### Removing Discontinuities: AP Calculus AB/BC Study Guide

#### Introduction

Hey mathlete! 🧮 Ready to tackle those pesky discontinuities in your graphs? Just think of discontinuities like potholes on your math highway. We're going to fill them in and make your journey as smooth as butter. Let's dive into the world of removing discontinuities and make your graphs continuous!

#### What are Discontinuities?

Discontinuities are those annoying breaks, jumps, or holes in your graph where the function just won't behave. There are three types: removable, jump, and infinite. Today, we're focusing on removable discontinuities because, unlike an unruly teenager, you can actually fix them! 💫

#### Removable Discontinuities

Imagine you're putting together a puzzle, and there's one piece missing - a glaring hole in your masterpiece. Removable discontinuities are just like that. They occur when a function isn't defined at a certain point, but the limit exists there. With a bit of math magic, we can insert that missing piece and make the function continuous.

Consider the function: [ f(x) = \frac{x - 1}{x^2 - 1} ]

This function has a removable discontinuity (a hole) at (x = 1). Why? Because when (x = 1), the denominator becomes zero, making the function undefined. But by factoring the denominator, we can fix it: [ f(x) = \frac{x - 1}{(x - 1)(x + 1)} = \frac{1}{x + 1}, \quad x \neq 1 ]

Now, instead of a hole, we're left with a continuous function everywhere, except we've filled in that discontinuity at (x = 1).

#### Filling the Gap: A Mathematical Makeover

Let's try another example! Consider: [ g(x) = \frac{x^2 - 4x + 3}{x - 1} ]

First, factor the numerator: [ g(x) = \frac{(x - 1)(x - 3)}{x - 1} ]

Now, cancel out the common term: [ g(x) = x - 3, \quad x \neq 1 ]

To remove the discontinuity at (x = 1), set ( g(1) = 1 - 3 = -2 ). Voilà! Discontinuity be gone. ✨

#### Piecewise Functions: Strings of Function-Fun

Piecewise functions can be like trying to blend different genres in a playlist. To ensure your playlist, um, function is smooth (continuous), check the limits as (x) approaches the fun curve change point from the left and right, ensuring they match the defined function value.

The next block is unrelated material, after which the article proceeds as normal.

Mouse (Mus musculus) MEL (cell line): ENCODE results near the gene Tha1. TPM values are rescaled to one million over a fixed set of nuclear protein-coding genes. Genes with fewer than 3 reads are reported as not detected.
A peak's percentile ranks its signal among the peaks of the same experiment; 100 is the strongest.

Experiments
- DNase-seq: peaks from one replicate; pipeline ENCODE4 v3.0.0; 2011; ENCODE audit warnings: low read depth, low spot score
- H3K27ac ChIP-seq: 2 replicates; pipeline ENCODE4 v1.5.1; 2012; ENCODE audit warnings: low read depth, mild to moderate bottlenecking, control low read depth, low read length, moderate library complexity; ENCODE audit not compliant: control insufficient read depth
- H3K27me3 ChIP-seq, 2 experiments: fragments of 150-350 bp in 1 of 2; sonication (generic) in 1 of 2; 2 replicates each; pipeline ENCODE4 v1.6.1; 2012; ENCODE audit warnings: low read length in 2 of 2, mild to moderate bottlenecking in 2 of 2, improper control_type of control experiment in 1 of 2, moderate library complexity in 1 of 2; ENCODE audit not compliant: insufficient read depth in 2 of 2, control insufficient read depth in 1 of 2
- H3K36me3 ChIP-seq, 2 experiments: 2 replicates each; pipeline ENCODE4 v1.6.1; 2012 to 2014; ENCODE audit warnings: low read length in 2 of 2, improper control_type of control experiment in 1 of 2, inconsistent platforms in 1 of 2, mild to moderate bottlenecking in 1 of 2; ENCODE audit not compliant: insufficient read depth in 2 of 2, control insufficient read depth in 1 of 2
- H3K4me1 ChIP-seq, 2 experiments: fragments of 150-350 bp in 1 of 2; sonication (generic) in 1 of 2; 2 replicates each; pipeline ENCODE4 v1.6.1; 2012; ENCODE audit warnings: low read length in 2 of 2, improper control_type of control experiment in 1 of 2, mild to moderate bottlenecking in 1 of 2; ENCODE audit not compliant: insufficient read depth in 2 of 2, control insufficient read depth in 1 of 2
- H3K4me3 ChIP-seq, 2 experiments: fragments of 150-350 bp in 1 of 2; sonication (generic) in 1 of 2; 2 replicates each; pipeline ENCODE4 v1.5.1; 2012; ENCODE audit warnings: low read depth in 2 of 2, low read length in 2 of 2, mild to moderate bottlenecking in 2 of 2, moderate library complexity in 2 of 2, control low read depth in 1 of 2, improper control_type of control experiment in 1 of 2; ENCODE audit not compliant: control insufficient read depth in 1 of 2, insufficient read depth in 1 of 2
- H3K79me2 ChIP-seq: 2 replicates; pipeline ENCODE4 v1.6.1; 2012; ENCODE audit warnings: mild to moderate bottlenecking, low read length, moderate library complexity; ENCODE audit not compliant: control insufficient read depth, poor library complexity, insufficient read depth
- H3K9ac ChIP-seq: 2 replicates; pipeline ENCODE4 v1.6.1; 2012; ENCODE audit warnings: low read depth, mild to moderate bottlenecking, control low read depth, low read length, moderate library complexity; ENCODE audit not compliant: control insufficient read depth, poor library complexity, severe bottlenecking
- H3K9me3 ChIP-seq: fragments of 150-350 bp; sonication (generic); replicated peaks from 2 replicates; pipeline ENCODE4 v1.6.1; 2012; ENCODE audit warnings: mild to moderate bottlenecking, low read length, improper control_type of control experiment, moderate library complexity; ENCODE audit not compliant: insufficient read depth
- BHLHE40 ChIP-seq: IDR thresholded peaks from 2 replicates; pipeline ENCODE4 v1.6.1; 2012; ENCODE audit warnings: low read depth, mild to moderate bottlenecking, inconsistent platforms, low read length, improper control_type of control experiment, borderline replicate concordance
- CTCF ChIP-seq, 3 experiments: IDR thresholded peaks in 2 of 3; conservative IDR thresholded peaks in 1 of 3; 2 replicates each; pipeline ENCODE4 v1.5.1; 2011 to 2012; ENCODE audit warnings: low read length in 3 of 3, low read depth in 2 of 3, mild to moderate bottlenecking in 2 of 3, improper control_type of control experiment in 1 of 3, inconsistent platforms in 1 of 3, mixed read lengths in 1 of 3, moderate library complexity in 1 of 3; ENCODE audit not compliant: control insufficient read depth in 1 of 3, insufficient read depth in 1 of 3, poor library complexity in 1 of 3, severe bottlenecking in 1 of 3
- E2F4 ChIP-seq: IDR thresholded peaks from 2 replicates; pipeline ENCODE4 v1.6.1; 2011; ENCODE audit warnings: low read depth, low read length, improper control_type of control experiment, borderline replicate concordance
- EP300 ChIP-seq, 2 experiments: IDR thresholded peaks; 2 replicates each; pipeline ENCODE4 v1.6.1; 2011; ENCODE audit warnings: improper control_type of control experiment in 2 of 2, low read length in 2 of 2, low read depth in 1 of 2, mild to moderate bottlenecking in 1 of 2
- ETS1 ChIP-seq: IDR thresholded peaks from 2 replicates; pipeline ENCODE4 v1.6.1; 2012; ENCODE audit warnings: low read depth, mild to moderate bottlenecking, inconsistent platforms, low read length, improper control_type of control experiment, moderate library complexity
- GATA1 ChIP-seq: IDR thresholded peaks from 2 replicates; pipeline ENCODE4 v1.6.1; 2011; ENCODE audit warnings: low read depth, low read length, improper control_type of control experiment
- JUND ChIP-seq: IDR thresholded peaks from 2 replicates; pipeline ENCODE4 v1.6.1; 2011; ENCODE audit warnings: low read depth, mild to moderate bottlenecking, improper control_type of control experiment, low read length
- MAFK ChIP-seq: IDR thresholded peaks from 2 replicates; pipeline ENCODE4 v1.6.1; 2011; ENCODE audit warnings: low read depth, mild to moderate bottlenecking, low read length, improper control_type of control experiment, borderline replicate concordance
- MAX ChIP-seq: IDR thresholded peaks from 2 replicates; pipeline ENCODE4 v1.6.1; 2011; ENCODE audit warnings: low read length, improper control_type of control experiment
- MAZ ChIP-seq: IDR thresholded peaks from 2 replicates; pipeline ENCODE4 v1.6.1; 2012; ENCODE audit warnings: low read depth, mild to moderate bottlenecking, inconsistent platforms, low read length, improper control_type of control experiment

Consider the piecewise function: [ f(x) = \begin{cases} x^2 - 3, & \text{if } x \leq 2 \ x - 1 + 2, & \text{if } x > 2 \end{cases} ]

For ( f ) to be continuous at ( x = 2 ):

- From the left: ( \lim_{x \to 2^-} f(x) = 2^2 - 3 = 1 )
- From the right: ( \lim_{x \to 2^+} f(x) = 2 - 1 + 2 = 1 )
- Function value at ( x = 2 ): ( f(2) = 1 )

Since all values agree, ( f(x) ) is as smooth as a baby’s bottom at ( x = 2 ).

#### Practice Makes Perfect

Test out your skills! Try to make the function: [ h(x) = \begin{cases} \frac{x^2 + 5x + 4}{a(x + 4)}, & x \neq 2 \ a, & x = 2 \end{cases} ] continuous at ( x = 2 ).

Factor and simplify: [ \frac{x^2 + 5x + 4}{a(x + 4)} = \frac{(x + 1)(x + 4)}{a(x + 4)} = \frac{x + 1}{a}, \quad x \neq 2 ]

At ( x = 2 ): [ \frac{2 + 1}{a} = \frac{3}{a} = a \implies a^2 = 3 \implies a = \sqrt{3} ]

So, for ( h ) to be continuous at ( x = 2 ), ( a ) must be ( \sqrt{3} ).

#### Visualizing Continuity

Use graphing tools to visualize continuity. A continuous graph can be drawn without lifting your pencil, just like a good story can be told without interruptions. ✍️ Using a simple graphing calculator or software, plot your functions and look for those dreaded discontinuities. If they exist, put your newfound skills to the test and try to "patch them up."

### Wrapping Up

Congratulations! You've navigated the treacherous path of discontinuities and emerged a calculus conqueror. Practice consistently with problems from your textbook and past AP exams to strengthen your understanding. Always check for continuity and practice removing those mathematical "potholes". Happy calculating! 🎉